Writing for EV Fleet World Magazine, the BVRLA's Communications Manager Andrea McMahon highlights how the rental and leasing industry has been driving the demand-side of road transport decarbonisation.
During the past two years, the pace of road transport decarbonisation has accelerated, and the rental and leasing industry has been driving the demand-side of that acceleration.
BVRLA rental and leasing members’ vast purchasing power and fast fleet cycles see them collectively buying around 50% of all new vehicles, including over 80% of those manufactured and sold in the UK every year.
Owning and operating 1-in-10 cars, vans and trucks on UK roads, our members continue to drive the transition to electric, with EVs representing a growing proportion of their fleet mix.
Our latest Quarterly Leasing Survey published on 13 April shows that nearly one-fifth of leasing members’ fleet now has some form of electrification with 5% of the car fleet being pure EV and 15% hybrid. And this figure is only set to increase with members pledging to register around 400,000 new battery electric cars and vans each year by 2025.
This marks a significant increase when you consider that they were registering around 50,000 in 2018.
Not only are they adding more EV’s to their fleet mix, rental and leasing operators are taking steps to proactively educate people on the merits of switching to electric and are even introducing new services to make it easier for individuals and businesses to make the switch.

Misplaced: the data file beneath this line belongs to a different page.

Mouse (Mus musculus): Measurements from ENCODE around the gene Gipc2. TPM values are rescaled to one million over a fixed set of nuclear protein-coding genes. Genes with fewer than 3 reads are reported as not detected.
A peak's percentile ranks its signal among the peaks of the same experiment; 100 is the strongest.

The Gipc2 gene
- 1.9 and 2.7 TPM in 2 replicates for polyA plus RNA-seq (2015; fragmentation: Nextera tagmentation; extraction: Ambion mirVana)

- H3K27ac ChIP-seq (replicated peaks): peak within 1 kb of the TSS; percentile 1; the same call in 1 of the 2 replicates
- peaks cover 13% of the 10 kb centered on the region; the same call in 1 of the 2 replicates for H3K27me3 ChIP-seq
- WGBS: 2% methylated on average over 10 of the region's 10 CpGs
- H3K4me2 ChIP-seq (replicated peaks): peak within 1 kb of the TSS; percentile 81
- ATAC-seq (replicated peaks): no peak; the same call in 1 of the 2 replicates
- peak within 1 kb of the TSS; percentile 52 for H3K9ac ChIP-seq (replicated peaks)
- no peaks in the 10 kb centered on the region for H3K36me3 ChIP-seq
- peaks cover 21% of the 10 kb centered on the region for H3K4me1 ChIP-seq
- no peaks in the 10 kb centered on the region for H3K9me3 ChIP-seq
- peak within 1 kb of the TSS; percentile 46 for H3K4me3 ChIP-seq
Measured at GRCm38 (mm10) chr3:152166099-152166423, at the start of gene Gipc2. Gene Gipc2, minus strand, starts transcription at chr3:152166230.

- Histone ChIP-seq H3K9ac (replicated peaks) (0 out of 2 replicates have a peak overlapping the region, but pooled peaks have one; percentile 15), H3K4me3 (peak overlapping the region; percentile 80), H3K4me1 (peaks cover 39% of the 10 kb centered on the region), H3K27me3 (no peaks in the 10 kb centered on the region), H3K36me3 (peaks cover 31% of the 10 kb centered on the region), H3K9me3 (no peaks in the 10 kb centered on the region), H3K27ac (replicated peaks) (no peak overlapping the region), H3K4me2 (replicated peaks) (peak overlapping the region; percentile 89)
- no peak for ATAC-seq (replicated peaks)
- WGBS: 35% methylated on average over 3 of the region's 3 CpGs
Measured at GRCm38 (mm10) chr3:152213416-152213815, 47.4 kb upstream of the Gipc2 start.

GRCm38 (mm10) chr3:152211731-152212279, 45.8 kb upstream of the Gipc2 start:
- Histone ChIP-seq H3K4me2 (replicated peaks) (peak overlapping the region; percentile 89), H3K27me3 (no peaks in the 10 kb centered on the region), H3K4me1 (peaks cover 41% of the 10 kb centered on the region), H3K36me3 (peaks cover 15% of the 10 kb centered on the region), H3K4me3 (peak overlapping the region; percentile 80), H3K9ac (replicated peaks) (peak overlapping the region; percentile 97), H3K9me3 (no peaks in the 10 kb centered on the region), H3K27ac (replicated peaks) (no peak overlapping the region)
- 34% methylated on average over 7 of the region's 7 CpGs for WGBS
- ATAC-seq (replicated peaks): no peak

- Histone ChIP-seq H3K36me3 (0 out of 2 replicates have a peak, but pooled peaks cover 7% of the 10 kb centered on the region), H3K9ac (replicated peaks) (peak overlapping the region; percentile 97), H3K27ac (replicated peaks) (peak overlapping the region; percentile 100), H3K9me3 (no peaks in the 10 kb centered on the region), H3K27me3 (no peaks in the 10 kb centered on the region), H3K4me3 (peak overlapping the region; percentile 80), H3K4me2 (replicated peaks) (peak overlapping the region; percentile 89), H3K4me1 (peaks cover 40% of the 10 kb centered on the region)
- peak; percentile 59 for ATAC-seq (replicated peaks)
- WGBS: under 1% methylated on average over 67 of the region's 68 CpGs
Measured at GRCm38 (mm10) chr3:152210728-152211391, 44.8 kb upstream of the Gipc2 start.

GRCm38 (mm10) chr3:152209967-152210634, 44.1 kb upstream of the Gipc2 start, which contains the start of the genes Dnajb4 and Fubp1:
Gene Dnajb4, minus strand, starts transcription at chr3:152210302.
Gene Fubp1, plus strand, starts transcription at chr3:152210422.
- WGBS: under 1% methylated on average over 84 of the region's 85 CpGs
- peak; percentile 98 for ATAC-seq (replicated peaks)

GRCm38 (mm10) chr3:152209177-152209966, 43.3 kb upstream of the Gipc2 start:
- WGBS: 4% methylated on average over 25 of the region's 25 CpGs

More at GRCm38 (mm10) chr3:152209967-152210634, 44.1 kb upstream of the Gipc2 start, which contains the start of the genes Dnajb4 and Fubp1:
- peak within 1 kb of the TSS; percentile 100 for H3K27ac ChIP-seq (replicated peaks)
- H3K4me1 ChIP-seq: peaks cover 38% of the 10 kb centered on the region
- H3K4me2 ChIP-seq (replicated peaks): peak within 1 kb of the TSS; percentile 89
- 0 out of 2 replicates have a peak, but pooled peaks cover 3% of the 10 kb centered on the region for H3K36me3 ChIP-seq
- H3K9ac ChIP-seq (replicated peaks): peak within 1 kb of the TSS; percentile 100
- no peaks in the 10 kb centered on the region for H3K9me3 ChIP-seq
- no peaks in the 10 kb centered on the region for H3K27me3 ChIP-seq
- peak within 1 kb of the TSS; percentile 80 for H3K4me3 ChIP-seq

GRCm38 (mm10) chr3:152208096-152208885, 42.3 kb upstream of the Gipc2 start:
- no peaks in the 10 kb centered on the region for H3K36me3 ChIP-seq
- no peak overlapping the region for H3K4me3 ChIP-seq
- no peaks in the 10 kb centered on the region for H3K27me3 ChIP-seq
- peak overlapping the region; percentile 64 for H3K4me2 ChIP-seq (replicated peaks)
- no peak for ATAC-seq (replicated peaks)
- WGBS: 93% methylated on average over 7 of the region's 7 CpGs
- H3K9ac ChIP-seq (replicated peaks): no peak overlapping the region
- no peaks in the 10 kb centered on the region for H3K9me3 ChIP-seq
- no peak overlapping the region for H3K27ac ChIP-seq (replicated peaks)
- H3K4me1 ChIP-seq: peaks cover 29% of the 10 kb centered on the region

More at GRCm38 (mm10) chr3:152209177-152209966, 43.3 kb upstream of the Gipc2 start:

The leasing sector, and the broker market in particular stand out as innovators in this space, changing their business models to incorporate services such as home charge point installation built into the cost of the monthly contract hire rate.
An increasing number of businesses and individuals are turning to the rental and leasing sectors to gain access to flexible and affordable, low- and zero-emission vehicles and the sector’s green credentials make leasing and rental attractive options for those living or working in towns and cities introducing Clean Air Zones.
Demand for EV’s is but one part of the story that will only convert into mass uptake if all other essential ingredients are in place. Appropriate vehicle supply. The right financial incentives, and adequate infrastructure. Only then will the EV revolution really take hold.
There is clearly a widespread desire to see the UK achieving its zero-emission goals, but it will take more than a social and environmental appetite to realise that ambition. The economic element is key. Fleets and drivers need long-term tax certainty to instil confidence when considering vehicle investment decisions.
We know that Government does not always align its fiscal and environmental policies to help boost EV uptake. We saw evidence of that recently with the cut to Plug-in Grants – now that really was a PiG of an announcement - and one that will have come as a particular blow to the commercial vehicle sector, who have been working so hard to drive uptake of electric vans and trucks.
The BVRLA continues to regularly remind policymakers of the impact of these decisions on fleets, drivers, and the UK’s ability to meet its ambitious zero-emission goals. And BVRLA members continue to do all they can to drive the EV revolution.